Habitat conservation and monitoring

The Group on Earth Observations (GEO) BioModelos project was created by scientists from the Humboldt Institute, who formed to generate the knowledge necessary to assess the state of biodiversity in Colombia, seeking to ensure that sustainable decisions can be made about future development. Biomodelos is a free digital tool that enables experts to validate and publish Species Distribution Models (SDMs), which are crucial to the measurement of habitat suitability for species. 

In 2020, BioModelos was awarded grant funding and a support package through the GEO-GEE program run by Google, GEO and EO Data Science. The EO Data Science team is providing essential Google Earth Engine (GEE) training, support and billing capabilities to the BioModelos team to help integrate GEE into their platform and achieve their project outcomes. 

As the landscape in Colombia, and other parts of the world is increasingly at risk of being degraded by businesses or governments looking to repurpose land for profit - the BioModelos team seeks to preserve habitats for local plant and animal species. Essential biodiversity variables are a measurement for studying and managing biodiversity change according to the GEO Biodiversity Observation Network (GEO BON). SDMs are one part of measuring habitat suitability, however there are some significant challenges in the modelling. 

Future-proofing biodiversity

To counteract the demanding capacity and processing requirements; Humboldt Institute Scientists have generated the SDMs required for modelling in GEE—allowing for near real-time habitat loss notifications. This allows for machine learning algorithms that generate dynamic distribution models with the capability to evaluate loss or gain of species habitats from landscape transformations. Further, precision has been improved with the ability to run species distribution maps at a regional scale. 

Funding to accelerate environmental modelling

Funding provided by the GEO-GEE program, and training provided by the EO Data Science team, has allowed BioModelos to supply decision makers in the community with more timely and comprehensive information to produce national reports for monitoring and management, conservation and improved monitoring indicators of biodiversity. Whatsmore, GEE has played a crucial role in supporting BioModelos with infrastructure and data. 

How BioModelos will contribute to global sustainability targets

The BioModelos team aims to begin with developing and predicting dynamic SDMs for birds in Colombia, with the vision to over time, scale the solution for any biological group and region on the planet. The group also hopes to improve progress monitoring indicators within national reports, using predictive modelling from GEE. With this, they will be able to address several Aichi Biodiversity Targets, namely from Strategic Goals B and C -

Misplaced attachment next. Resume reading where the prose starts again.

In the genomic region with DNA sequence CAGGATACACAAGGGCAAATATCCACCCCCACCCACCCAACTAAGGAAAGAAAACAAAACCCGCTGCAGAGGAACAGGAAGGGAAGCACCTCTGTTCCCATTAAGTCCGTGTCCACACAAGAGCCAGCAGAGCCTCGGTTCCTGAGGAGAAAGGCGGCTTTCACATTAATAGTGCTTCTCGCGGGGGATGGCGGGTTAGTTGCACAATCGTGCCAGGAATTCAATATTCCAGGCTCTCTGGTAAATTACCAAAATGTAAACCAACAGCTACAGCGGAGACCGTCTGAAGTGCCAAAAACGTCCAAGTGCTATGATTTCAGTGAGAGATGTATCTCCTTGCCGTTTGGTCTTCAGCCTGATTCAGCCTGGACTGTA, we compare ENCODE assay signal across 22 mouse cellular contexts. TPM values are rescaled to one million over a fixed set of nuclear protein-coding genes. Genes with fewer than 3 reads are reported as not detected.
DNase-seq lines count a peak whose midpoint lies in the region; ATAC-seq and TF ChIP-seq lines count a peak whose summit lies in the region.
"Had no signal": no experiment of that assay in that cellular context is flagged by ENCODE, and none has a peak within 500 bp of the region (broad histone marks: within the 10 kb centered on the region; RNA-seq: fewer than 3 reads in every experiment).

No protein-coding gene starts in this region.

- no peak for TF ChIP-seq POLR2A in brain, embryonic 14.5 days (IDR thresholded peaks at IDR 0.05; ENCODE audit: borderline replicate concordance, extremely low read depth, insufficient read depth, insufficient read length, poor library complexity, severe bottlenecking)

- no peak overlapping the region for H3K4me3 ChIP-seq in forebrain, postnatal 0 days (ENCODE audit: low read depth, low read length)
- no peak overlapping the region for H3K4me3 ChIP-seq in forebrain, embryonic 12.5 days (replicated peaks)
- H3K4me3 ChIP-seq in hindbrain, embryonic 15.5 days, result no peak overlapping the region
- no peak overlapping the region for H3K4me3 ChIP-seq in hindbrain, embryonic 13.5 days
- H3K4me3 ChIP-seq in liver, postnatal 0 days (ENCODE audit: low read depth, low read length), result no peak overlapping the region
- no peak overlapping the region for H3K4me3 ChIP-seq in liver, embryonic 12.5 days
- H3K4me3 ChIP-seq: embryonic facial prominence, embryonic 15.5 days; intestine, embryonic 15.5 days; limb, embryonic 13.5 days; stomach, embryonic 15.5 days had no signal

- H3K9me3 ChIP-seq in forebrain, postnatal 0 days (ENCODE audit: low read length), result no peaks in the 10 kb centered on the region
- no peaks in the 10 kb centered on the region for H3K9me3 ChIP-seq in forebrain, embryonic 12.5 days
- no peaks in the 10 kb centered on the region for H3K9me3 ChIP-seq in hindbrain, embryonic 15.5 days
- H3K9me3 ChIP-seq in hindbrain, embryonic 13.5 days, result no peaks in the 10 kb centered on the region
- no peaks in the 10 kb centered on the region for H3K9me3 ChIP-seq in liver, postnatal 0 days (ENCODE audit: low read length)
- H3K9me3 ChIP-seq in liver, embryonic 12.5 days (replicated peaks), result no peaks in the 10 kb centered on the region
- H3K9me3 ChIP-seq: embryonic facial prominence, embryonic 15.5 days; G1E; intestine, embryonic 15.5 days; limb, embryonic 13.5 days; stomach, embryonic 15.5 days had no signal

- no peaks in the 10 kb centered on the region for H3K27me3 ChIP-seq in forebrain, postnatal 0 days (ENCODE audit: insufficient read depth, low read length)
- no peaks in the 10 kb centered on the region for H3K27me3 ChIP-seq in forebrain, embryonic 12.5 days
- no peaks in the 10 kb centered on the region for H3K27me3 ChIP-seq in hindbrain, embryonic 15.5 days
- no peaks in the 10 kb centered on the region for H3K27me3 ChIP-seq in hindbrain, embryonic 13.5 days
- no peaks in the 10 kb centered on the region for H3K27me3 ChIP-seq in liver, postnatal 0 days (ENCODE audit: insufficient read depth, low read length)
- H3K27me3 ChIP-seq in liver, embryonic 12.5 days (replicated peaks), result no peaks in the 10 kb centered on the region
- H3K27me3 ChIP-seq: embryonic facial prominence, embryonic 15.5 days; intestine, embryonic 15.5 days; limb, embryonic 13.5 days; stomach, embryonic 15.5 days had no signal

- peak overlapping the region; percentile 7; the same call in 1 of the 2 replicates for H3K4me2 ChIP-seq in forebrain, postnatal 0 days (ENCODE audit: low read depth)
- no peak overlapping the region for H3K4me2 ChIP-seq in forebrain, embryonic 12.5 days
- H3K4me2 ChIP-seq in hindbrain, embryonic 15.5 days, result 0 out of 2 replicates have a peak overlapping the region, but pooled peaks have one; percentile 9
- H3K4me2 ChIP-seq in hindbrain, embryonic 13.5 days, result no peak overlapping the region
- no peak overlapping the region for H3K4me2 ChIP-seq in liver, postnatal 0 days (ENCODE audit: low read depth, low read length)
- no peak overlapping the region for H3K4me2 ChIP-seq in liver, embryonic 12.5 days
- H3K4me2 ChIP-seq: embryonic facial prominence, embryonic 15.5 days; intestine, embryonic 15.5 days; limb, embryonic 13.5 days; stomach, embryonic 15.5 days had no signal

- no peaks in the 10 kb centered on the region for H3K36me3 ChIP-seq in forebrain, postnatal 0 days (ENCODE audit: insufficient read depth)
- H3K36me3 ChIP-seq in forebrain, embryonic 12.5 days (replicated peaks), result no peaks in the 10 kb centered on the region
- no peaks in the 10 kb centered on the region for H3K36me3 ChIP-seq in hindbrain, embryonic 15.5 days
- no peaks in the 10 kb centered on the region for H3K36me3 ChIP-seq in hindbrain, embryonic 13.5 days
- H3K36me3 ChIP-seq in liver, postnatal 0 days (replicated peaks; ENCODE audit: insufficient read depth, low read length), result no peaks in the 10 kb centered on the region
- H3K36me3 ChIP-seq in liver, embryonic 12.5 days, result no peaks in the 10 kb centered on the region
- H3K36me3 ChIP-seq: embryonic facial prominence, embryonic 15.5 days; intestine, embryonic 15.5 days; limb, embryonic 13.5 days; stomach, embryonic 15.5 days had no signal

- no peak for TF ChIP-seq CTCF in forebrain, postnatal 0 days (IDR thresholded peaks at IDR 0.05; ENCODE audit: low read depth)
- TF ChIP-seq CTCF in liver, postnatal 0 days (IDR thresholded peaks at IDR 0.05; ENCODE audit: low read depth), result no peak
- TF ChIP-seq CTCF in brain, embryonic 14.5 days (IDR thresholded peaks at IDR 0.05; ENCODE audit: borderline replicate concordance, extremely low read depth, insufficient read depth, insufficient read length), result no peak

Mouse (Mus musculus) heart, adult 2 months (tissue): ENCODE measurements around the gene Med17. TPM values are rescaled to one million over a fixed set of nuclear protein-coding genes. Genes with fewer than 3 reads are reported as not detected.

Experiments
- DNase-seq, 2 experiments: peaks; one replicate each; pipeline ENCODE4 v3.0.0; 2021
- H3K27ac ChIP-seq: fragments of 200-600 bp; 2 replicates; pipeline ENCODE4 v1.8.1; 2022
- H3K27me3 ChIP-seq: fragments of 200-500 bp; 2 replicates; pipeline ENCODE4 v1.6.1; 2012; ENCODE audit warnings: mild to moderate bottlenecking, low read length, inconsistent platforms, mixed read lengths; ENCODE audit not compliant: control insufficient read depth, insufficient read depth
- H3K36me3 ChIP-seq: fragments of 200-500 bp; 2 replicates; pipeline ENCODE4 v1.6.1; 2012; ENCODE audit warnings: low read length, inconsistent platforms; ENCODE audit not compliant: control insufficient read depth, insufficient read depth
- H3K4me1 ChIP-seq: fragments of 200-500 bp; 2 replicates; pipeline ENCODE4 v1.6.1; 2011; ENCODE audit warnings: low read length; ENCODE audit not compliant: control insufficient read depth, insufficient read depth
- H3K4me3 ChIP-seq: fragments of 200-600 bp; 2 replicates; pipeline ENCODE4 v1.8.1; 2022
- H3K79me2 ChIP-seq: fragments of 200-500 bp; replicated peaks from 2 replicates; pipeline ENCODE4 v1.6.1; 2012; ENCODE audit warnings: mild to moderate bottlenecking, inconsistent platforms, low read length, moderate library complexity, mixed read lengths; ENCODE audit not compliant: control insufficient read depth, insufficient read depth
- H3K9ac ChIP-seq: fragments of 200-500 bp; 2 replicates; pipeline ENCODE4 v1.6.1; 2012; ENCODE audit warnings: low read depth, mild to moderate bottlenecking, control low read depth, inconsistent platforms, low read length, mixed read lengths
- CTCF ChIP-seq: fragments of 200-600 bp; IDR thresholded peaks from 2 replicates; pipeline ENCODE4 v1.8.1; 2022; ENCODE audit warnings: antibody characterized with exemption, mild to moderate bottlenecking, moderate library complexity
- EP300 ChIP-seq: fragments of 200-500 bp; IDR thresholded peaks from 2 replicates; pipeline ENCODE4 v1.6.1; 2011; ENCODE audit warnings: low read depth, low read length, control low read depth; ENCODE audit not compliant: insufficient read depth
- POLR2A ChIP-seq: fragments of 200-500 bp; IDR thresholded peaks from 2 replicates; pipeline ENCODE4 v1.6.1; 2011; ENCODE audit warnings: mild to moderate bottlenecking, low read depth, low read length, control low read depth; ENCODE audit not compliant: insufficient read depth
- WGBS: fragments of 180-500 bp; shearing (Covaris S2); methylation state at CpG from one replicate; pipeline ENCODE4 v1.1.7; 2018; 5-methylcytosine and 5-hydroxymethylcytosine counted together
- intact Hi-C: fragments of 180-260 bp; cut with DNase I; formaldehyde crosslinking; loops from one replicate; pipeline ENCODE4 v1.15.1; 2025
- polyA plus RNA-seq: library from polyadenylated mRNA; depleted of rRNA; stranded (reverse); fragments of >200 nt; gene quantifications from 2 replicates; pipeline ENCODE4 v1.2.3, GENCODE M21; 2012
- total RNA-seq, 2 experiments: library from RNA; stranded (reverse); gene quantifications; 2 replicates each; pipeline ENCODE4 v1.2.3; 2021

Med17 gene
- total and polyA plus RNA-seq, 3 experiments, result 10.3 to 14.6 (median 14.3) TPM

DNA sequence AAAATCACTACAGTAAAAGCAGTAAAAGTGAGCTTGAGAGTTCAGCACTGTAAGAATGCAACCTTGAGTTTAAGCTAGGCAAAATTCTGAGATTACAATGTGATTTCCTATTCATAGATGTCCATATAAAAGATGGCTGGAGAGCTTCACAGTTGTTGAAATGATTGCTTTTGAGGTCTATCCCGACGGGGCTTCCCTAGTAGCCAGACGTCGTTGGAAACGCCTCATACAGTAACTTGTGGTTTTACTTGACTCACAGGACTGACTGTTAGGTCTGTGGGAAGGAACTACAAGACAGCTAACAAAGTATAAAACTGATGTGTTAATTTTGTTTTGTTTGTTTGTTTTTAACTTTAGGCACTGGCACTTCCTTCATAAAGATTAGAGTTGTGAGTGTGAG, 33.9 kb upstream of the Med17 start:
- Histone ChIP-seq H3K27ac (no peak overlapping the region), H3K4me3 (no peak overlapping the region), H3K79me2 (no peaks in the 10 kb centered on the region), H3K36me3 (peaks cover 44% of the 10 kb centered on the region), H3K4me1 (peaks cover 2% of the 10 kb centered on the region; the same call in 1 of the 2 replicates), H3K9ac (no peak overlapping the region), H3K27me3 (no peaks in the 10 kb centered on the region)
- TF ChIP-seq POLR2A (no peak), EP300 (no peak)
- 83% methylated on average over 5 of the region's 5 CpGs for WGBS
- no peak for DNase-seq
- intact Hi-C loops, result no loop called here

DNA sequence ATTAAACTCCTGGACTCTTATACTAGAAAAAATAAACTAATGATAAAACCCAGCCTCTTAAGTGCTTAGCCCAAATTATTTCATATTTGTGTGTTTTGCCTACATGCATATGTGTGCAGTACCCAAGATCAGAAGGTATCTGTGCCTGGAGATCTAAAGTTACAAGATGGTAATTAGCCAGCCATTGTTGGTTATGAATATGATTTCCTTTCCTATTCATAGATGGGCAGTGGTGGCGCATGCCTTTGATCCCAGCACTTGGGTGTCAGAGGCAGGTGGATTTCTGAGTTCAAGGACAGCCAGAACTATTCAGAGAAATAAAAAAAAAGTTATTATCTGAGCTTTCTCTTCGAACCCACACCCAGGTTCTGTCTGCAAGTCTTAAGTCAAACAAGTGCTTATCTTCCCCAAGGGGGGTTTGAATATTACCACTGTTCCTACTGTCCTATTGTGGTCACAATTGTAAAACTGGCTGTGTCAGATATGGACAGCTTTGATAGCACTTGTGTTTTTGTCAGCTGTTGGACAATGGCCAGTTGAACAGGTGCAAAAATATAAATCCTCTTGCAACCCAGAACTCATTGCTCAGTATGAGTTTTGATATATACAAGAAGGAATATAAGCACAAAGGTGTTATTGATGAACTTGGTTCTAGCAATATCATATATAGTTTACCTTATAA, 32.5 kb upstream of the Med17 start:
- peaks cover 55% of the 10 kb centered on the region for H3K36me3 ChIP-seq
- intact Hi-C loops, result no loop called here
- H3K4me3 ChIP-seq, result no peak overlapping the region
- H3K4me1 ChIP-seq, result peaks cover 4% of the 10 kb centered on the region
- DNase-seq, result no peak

• Reducing direct pressures on biodiversity, promoting sustainable use of the environment and; 
  • Improve the status of biodiversity by safeguarding ecosystems, species and genetic diversity 

Backed by our team of experts and the power of GEE, the BioModelos team are making impactful contributions to preserving biodiversity and habitats for the future. 

Perhaps the most encouraging outcome of the GEE funding is the ability for the team to increase their GEE capacities through the support and training supplied from the EO Data Science team. Thus, allowing for SDMs to continue to be generated for decision-making in Colombia at local, regional and national scales. 

EO Data Science's role in the GEO-GEE program

EO Data Science partnered with Google Earth Engine and the Group on Earth Observations to launch the GEO-GEE Program in July 2020. Across 22 countries, 32 projects were selected for the program which offers $3 million USD towards product licenses and $1 million USD in technical support from EO Data Science to help operationalise their science as they strive to tackle the world’s biggest sustainable development challenges. So far EO Data Science has: 

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Conducted 38 Google Earth Engine training courses attended by 680 program participants

Resolved over 105 support tickets with a live support desk

Organised five virtual meetups for projects across the world to exchange knowledge and network with one another

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